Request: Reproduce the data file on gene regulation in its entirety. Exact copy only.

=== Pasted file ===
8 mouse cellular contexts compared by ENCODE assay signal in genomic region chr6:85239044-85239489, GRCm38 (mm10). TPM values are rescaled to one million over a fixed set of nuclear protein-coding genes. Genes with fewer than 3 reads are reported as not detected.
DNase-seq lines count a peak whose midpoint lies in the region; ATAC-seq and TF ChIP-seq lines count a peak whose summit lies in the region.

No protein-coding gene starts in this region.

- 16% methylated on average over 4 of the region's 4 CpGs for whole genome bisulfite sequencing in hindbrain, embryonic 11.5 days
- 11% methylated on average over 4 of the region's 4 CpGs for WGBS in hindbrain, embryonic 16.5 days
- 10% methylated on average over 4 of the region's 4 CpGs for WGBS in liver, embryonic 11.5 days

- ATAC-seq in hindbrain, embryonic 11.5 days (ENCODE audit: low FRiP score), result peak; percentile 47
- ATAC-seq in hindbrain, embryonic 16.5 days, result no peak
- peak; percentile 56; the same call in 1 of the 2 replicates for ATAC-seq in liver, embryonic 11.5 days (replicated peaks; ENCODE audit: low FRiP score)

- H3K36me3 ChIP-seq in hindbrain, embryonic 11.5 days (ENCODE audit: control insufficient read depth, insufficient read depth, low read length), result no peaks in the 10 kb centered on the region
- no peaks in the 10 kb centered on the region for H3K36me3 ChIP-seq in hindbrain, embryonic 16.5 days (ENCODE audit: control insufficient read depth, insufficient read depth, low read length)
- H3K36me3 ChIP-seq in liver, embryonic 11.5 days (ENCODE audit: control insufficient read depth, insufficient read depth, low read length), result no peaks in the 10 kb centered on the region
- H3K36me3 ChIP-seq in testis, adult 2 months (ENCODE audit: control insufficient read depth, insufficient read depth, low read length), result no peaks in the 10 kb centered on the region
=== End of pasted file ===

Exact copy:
8 mouse cellular contexts compared by ENCODE assay signal in genomic region chr6:85239044-85239489, GRCm38 (mm10). TPM values are rescaled to one million over a fixed set of nuclear protein-coding genes. Genes with fewer than 3 reads are reported as not detected.
DNase-seq lines count a peak whose midpoint lies in the region; ATAC-seq and TF ChIP-seq lines count a peak whose summit lies in the region.

No protein-coding gene starts in this region.

- 16% methylated on average over 4 of the region's 4 CpGs for whole genome bisulfite sequencing in hindbrain, embryonic 11.5 days
- 11% methylated on average over 4 of the region's 4 CpGs for WGBS in hindbrain, embryonic 16.5 days
- 10% methylated on average over 4 of the region's 4 CpGs for WGBS in liver, embryonic 11.5 days

- ATAC-seq in hindbrain, embryonic 11.5 days (ENCODE audit: low FRiP score), result peak; percentile 47
- ATAC-seq in hindbrain, embryonic 16.5 days, result no peak
- peak; percentile 56; the same call in 1 of the 2 replicates for ATAC-seq in liver, embryonic 11.5 days (replicated peaks; ENCODE audit: low FRiP score)

- H3K36me3 ChIP-seq in hindbrain, embryonic 11.5 days (ENCODE audit: control insufficient read depth, insufficient read depth, low read length), result no peaks in the 10 kb centered on the region
- no peaks in the 10 kb centered on the region for H3K36me3 ChIP-seq in hindbrain, embryonic 16.5 days (ENCODE audit: control insufficient read depth, insufficient read depth, low read length)
- H3K36me3 ChIP-seq in liver, embryonic 11.5 days (ENCODE audit: control insufficient read depth, insufficient read depth, low read length), result no peaks in the 10 kb centered on the region
- H3K36me3 ChIP-seq in testis, adult 2 months (ENCODE audit: control insufficient read depth, insufficient read depth, low read length), result no peaks in the 10 kb centered on the region